Our family is excited about Halloween (my youngest son has been decorating since February!), but as much as I love this time of year, picking out a costume for my kids with special needs can be a challenge. Here are tips from friends whose kids have special needs.
Think of Comfort First
When helping kids with Autism and sensory issues choose a Halloween costume, be sure to consider how scratchy fabrics, annoying tags and bulky padding (like built-in “muscles” in some costumes) could make your child uncomfortable. Opt instead for dressing up everyday clothes that she is comfortable wearing. So, rather than buying a Supergirl costume, consider making one out of a t-shirt, skirt, leggings, felt and fabric glue. A comfy pair of pajamas can also make a great costume for any kid.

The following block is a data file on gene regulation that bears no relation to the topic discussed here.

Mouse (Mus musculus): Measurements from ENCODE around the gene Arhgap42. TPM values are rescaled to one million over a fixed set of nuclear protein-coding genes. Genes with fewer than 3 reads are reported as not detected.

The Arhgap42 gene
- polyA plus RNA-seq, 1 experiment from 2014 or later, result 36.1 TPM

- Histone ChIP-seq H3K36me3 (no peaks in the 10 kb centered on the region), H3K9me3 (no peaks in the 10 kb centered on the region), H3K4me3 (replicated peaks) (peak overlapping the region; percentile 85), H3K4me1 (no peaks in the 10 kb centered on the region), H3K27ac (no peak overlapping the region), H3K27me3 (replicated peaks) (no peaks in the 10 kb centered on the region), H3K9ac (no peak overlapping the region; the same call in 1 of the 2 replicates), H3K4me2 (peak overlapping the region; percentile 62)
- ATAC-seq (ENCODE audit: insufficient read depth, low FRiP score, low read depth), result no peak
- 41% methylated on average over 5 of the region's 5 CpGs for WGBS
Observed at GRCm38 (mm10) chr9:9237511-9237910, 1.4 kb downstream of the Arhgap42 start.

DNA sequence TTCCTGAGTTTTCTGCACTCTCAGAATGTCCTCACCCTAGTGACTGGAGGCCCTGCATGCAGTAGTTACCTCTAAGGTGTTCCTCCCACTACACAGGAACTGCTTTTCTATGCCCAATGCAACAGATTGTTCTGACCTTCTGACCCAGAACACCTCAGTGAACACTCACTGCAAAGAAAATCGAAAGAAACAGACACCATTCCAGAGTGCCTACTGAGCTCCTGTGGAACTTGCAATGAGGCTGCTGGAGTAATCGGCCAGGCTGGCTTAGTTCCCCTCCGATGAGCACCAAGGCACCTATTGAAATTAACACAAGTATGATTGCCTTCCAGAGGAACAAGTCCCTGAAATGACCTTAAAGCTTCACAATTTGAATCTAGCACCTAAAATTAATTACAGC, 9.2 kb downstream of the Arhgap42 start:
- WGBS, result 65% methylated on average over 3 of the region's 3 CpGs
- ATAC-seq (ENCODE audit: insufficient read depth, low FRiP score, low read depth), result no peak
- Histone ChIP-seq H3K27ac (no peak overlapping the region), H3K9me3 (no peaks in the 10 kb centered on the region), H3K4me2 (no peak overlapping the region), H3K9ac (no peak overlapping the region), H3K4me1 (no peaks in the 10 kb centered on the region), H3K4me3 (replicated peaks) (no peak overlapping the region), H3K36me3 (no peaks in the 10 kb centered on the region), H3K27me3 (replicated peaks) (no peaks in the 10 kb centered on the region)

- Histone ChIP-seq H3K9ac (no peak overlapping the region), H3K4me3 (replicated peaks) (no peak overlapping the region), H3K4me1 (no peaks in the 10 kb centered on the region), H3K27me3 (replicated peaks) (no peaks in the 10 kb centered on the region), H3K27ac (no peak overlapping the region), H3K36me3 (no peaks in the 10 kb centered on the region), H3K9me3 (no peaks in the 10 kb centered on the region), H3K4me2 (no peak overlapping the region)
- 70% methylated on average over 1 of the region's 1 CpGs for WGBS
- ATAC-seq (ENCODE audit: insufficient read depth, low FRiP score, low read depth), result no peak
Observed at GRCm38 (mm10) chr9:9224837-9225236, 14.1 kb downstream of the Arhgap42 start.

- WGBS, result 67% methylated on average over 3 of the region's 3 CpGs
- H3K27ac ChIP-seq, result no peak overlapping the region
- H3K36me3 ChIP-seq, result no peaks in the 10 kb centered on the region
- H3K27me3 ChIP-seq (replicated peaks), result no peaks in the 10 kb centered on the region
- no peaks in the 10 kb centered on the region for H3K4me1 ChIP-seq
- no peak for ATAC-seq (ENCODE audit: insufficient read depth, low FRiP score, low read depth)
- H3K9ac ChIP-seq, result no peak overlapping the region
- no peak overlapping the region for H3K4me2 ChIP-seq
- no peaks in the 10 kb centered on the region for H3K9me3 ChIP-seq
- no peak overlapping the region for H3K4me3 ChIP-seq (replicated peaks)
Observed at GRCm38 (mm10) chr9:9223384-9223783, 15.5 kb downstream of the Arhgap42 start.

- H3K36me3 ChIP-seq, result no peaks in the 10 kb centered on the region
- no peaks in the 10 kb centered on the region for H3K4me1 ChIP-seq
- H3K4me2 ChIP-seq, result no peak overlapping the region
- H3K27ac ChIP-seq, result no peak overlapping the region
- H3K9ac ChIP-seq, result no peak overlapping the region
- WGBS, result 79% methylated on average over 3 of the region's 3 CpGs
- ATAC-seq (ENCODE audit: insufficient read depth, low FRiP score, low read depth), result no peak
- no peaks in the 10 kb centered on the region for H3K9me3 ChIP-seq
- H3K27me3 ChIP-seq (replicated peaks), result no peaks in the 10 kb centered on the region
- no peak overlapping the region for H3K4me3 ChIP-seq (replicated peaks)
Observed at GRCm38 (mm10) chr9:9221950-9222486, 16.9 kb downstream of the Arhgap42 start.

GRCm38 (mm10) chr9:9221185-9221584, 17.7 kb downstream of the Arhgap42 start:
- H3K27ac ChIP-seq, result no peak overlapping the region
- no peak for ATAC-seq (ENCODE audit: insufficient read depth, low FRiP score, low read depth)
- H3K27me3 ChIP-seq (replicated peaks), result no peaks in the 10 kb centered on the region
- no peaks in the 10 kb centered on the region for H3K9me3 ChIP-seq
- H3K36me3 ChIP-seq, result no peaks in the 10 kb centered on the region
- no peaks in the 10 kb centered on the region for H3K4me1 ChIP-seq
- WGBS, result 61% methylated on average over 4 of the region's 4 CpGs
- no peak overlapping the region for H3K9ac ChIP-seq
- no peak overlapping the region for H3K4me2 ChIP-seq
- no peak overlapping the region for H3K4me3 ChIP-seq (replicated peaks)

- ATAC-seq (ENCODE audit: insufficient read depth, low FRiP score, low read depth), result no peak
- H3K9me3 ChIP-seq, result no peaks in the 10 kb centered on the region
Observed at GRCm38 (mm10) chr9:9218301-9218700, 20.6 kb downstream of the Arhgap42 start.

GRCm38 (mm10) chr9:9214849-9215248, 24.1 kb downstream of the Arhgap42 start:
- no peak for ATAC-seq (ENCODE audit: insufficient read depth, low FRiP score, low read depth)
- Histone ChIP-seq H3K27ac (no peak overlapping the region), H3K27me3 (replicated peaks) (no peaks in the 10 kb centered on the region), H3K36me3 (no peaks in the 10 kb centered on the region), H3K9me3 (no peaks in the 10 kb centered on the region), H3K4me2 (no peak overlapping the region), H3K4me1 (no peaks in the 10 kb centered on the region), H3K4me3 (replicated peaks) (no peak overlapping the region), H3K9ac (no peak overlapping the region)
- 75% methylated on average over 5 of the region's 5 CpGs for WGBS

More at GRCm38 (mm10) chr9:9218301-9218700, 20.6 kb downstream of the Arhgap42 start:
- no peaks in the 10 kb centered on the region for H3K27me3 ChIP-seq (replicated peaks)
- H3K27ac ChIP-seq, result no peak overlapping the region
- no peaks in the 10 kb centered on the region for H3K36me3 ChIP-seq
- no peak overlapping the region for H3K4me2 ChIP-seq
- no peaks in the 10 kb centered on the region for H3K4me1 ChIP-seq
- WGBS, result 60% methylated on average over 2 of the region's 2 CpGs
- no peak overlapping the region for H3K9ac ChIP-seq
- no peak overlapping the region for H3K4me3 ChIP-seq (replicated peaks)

Consider the Purpose of the Costume
When choosing a costume, be sure to think of where it’s going and plan accordingly. Is your child wearing a costume for trick-or-treating? If it’s going to be a chilly night, incorporate a jacket into the costume. Will the costume be worn at a school Halloween parade? If so, be sure to make the costume easy to put on and take off, so support staff can easily help your child into and out of the costume.
Avoid Makeup and Masks
For kids with sensory issues, makeup can irritate sensitive skin and will likely be smeared off over the course of the evening. Masks can also be itchy or uncomfortable; and since they can impair vision, they’re best avoided for children with special needs.
Work with Your Child’s Mobility Supports
Some of the coolest costumes I’ve seen lately are for kids who use wheelchairs and other mobility supports. Parents use wheelchairs as a base and build around them to make costumes like dragons, ice cream trucks and much more. Organizations like Magic Wheelchair have lots of amazing costume ideas and they even donate a handful of wheelchair costumes every year. Check them out!
Jamie Pacton blogs for a national parenting magazine and writes young adult and middle grade fiction.
Have a happy, safe, fun Halloween! Want to share your costume photos? Post them on Instagram and tag @SDspecialneeds.